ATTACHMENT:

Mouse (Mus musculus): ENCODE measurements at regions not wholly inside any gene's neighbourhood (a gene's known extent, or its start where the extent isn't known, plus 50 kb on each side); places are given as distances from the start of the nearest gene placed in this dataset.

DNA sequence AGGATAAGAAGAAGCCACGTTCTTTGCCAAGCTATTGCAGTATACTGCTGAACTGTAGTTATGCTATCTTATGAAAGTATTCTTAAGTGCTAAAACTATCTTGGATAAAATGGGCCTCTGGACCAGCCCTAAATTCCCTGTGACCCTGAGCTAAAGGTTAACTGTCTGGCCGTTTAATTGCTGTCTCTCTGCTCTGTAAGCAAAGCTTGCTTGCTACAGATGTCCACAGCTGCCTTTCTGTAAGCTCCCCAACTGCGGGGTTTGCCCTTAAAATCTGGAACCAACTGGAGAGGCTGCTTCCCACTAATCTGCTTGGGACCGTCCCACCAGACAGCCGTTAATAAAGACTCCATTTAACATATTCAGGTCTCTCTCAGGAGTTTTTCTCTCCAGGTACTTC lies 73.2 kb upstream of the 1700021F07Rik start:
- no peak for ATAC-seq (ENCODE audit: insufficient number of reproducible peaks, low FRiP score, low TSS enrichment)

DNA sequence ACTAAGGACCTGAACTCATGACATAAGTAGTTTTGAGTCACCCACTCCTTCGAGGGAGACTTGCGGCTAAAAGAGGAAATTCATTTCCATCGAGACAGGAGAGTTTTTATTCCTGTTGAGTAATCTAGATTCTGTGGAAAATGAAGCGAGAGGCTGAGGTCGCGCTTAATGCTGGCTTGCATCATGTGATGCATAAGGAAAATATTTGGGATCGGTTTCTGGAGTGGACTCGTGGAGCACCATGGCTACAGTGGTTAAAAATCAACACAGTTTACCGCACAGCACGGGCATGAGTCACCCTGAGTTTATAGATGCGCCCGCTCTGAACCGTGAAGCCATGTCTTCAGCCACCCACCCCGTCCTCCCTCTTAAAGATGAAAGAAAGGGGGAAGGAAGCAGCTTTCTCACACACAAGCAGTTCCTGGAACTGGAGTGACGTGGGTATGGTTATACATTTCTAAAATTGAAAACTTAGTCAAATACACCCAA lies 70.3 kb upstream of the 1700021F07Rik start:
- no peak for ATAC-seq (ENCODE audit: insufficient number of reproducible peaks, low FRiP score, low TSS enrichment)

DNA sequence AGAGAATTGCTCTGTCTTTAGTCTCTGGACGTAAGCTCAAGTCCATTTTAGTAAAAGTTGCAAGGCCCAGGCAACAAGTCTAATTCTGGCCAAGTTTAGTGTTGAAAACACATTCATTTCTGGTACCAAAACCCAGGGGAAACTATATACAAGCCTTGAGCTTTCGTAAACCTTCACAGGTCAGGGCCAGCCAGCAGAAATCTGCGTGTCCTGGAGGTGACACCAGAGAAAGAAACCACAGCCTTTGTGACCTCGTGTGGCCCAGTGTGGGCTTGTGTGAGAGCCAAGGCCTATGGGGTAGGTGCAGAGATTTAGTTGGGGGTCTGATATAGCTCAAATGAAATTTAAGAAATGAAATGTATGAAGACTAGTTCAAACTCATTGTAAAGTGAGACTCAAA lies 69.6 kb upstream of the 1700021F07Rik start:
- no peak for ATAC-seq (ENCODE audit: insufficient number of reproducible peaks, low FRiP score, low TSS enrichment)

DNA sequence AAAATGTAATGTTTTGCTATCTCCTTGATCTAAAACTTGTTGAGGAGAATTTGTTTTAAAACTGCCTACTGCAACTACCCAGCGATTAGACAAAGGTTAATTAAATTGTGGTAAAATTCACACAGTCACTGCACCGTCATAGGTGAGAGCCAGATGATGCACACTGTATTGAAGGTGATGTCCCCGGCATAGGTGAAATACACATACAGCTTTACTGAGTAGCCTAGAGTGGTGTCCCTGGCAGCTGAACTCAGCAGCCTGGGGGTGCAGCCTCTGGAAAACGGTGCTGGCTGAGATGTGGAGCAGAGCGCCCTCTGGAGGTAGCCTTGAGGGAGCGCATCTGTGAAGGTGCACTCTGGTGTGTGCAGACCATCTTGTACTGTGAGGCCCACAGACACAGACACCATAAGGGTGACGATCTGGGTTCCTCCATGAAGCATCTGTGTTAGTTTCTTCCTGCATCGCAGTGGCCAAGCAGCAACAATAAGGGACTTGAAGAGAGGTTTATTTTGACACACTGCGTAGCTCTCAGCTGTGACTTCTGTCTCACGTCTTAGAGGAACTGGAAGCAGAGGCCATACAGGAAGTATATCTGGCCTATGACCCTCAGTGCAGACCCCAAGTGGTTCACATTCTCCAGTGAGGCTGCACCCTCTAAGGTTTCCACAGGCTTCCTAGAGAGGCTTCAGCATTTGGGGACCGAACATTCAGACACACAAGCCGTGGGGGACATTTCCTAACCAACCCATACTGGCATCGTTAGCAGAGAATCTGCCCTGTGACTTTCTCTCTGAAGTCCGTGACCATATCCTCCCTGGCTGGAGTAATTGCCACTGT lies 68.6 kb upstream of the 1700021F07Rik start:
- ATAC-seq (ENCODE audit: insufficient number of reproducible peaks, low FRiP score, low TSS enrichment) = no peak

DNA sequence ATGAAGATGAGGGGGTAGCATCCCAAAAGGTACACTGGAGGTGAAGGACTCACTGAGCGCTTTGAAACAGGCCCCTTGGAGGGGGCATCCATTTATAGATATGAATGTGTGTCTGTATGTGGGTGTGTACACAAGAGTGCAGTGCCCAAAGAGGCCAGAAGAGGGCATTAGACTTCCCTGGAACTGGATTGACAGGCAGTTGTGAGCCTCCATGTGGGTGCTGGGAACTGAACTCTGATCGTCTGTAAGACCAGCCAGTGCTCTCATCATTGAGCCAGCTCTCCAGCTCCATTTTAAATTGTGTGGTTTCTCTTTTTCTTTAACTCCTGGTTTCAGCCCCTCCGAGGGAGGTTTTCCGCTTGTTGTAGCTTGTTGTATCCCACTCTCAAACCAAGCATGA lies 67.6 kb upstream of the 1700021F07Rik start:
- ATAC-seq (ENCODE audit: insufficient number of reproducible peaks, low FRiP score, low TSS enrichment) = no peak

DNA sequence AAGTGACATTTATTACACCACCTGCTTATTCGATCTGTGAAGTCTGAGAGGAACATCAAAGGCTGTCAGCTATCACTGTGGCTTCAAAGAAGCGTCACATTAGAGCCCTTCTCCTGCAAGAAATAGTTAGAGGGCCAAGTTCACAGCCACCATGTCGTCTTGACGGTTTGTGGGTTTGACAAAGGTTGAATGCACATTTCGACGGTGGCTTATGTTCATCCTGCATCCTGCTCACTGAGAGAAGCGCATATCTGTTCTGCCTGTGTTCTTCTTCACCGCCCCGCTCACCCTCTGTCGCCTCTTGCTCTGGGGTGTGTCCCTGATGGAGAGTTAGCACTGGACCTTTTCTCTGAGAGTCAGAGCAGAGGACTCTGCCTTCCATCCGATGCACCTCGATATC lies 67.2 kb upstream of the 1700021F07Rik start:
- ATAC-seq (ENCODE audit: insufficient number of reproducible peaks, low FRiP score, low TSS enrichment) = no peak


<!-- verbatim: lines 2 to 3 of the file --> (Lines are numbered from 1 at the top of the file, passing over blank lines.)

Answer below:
DNA sequence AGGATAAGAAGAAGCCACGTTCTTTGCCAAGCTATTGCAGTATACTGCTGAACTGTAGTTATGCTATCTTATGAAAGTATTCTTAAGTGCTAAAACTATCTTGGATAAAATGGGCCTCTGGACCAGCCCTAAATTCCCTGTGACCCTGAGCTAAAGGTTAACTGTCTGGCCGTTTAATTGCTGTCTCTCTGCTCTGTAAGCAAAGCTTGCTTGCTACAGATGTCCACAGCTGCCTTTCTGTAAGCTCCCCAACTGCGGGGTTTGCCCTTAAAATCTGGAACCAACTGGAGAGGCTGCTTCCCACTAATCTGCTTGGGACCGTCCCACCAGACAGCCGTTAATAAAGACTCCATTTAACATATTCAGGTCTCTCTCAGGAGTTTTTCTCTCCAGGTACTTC lies 73.2 kb upstream of the 1700021F07Rik start:
- no peak for ATAC-seq (ENCODE audit: insufficient number of reproducible peaks, low FRiP score, low TSS enrichment)